Wednesday, December 22, 2010

My thoughts on beer + The easiest bread you'll ever make.

I apologize that I've been gone for so long! This last quarter has been devoted to a natural history blog that I'm working on for an internship. Please check it out and let me know what you think!

Back to food though! This quarter has been an experiment in breads for me with not as much time spent on real cooking or pastry baking. However, there is a lot to be said about the benefits of knowing how to make your own bread. Let's start now with a very simple and quick to prepare recipe.

There is nothing quite like the smell of bread as it is being baked in the oven. The whole house warms up and practically glows with comfort, even on the grayest of days. Lately in San Diego, we've seen our fair share of gray and sun, often in the same day, possibly even the same hour. Whatever the weather, this honey beer bread is sure to hit the spot and remind you that beer isn't just for college students on a Friday night.

But first! A discourse on beer...

I have this discussion with friends all the time. Beer simply has a bad rep. It's often associated with the images of red-cup-toting, hysterical college-aged kids, intense chugging contests out of glass boots, and middle-aged men with beer bellies who watch TV in their den with the lights off while slowly whitling away the night with a 6-pack of cans. We think of croaking frogs, impassioned debates over "less carbs" vs. "more filling" and silly marketing schemes involving color-changing cans. These tactics are great... when you're 6. Personally, I haven't taken an interest in temperature-activated food items since the early 90s when you could find a Lion King color-changing spoon in the bottom of your cereal box. (Prizes were better back then... the simpler things in life have cheapened over time.) Alas, I've digressed.

So what's the big deal with beer? In San Diego, there is in fact, an enormous beer and restaurant culture. Let's face it-- beer and food are perfect for each other. Much like the way wines can be paired with cheeses, chocolate, meats, and pastas, so can beer, with pizzas, burgers, other traditional pub fare, as well as more gourmet items. And around here, the beer can be as gourmet as the food itself. Brewery restaurants like Karl Strauss, Gordon Biersch, Rock Bottom, and the Coronado Brewing Company have cornered a market in local brews paired with stellar menu items. My personal favorite-- Karl Strauss' Sorrento Valley location, a sprawling restaurant complete with its own (man-made) koi pond and Zen garden. It's a gorgeous place for a date or a Sunday brunch with fantastic beers and food. My recommendation is the Amber Lager, the Portabello mushroom burger, and for dessert, the Beeramisu-- a decadent tiramisu made with Karl's signature Red Trolley Ale. Oh my... I'm getting hungry just thinking about it. Ahhh.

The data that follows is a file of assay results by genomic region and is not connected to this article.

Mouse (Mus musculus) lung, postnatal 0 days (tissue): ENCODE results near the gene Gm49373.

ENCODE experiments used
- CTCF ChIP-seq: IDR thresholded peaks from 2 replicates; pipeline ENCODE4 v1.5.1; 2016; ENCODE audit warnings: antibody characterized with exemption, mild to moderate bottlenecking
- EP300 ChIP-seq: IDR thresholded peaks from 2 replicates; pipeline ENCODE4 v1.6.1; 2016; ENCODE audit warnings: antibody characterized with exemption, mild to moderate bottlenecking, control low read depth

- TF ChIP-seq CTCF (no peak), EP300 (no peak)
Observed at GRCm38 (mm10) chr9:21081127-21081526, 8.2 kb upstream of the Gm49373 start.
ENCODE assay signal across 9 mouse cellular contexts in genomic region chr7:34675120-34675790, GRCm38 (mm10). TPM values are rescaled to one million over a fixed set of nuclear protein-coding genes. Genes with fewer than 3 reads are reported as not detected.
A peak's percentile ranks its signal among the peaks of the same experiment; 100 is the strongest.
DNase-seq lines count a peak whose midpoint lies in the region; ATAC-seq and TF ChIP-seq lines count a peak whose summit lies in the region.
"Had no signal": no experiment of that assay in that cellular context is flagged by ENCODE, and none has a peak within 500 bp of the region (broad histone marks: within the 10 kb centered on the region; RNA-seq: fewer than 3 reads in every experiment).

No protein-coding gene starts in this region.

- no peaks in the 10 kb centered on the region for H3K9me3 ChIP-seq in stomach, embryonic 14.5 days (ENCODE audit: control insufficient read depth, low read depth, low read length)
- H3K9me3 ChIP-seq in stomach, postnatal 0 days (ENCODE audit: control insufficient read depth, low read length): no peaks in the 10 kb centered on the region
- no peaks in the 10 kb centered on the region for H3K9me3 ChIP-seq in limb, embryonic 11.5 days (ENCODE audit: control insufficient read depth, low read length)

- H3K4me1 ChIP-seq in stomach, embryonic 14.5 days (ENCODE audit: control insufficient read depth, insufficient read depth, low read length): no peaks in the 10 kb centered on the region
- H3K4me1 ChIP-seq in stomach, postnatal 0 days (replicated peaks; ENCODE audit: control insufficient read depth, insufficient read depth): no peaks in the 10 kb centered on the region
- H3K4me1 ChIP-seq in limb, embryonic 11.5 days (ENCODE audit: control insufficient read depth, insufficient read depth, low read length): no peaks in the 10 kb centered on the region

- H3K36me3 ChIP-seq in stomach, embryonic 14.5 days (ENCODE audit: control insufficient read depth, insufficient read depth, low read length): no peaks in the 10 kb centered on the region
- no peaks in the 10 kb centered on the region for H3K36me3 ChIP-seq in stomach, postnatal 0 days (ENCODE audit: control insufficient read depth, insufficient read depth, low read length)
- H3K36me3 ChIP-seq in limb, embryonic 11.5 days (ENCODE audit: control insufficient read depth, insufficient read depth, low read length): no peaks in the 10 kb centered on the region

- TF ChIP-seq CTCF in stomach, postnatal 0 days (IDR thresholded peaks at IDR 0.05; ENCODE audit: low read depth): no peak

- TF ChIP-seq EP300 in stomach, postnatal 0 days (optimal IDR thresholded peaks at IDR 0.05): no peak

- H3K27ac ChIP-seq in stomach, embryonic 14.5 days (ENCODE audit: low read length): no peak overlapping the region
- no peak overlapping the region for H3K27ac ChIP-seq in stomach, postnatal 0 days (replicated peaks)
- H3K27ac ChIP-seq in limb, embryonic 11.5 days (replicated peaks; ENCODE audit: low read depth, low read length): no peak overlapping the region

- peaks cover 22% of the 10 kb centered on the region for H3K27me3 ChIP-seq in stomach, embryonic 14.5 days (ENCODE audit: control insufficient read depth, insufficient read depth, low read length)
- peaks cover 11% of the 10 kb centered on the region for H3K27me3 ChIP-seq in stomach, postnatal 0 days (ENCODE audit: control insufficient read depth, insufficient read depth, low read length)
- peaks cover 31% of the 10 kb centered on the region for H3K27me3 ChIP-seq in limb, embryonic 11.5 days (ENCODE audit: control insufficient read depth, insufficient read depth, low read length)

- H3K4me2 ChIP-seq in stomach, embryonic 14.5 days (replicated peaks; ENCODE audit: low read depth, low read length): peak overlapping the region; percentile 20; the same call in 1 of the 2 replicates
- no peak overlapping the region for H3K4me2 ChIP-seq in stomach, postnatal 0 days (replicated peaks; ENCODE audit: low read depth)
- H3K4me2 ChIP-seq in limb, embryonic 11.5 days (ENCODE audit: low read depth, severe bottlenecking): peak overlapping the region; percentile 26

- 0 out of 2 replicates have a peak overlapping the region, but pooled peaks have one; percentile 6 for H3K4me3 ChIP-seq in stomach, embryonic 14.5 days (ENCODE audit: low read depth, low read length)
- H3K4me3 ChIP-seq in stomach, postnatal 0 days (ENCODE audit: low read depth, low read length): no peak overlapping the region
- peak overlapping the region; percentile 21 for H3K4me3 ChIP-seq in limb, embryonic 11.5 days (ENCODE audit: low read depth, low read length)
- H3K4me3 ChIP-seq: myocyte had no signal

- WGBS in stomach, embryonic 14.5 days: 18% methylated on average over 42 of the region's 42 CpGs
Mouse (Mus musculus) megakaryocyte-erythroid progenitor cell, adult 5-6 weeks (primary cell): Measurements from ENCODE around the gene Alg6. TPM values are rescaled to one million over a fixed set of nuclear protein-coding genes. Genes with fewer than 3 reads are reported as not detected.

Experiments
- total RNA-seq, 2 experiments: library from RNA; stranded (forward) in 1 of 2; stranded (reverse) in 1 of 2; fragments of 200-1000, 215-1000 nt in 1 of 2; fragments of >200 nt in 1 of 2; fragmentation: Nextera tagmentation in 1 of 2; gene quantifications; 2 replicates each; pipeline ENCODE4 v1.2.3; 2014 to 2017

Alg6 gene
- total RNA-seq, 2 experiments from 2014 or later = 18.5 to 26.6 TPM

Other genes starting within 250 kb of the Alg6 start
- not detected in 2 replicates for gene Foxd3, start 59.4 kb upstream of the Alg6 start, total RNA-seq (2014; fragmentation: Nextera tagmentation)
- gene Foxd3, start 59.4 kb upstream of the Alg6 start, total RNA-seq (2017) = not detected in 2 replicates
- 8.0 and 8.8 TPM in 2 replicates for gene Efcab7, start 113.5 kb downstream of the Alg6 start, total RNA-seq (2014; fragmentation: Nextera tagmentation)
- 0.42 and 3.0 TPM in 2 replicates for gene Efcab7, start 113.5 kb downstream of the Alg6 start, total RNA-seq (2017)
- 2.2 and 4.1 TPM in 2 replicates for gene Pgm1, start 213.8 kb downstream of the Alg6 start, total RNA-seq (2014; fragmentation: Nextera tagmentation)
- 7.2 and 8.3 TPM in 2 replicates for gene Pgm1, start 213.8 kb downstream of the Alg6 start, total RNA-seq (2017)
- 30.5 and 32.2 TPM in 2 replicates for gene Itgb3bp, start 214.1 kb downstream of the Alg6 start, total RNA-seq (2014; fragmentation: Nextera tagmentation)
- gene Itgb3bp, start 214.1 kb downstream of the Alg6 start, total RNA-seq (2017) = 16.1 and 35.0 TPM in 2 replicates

And now (finally!)-- to the bread!

I've heard of beer breads for quite some time now and finally decided to give it a try. With so many good beers out there though, it took me a little while to decide on which beer would be the star of my bread. Finally, I settled with Harvest Moon, the Blue Moon fall seasonal ale.

I am a big fan of Blue Moon and all of its seasonal ales. Harvest Moon is a particularly complex one with spicy notes and a hint of pumpkin. I've also used Sam Adams Oktoberfest and the classic Blue Moon in later breads-- all very good options.

Honey Beer Bread
3 C all-purpose flour
2 T sugar
1 T baking powder
1 t salt
2 T honey (I used blue agave nectar, which has a more molasses-like flavor without being quite as thick.)
1 bottle (12 ounces) beer
2 T (1/4 stick) butter, melted

1. Preheat the oven to 350 degrees F. Grease a 7" x 3" inch loaf pan.
2. In a medium bowl, whisk together the flour, sugar, baking powder and salt.  Using a wooden spoon, stir the beer and honey into the dry ingredients until just mixed.
3. Spoon the batter into the pan. This next part made me a bit nervous the first time I did it. Pour the melted butter over the top of the batter. It's going to pool and it's going to look a mess-- but trust me on this. This step is what makes the bread truly amazing.
4. Bake for 50 to 60 minutes, until top is golden brown and a toothpick/knife inserted in the middle comes out clean. 
If you're like me, you'll be watching that bread rise and start worrying about the pool of butter that it's being born in. Don't fret! By the time you take the bread out of the oven, the butter will have traveled to the bottom of the pan and your bread will have a buttery, crispy crust. Oh. Heaven. My recommendation is to serve it thoroughly cooled so that the beer flavor has some time to mellow out a bit (though, it's pretty difficult to not eat some right away out of the oven. Try both.)

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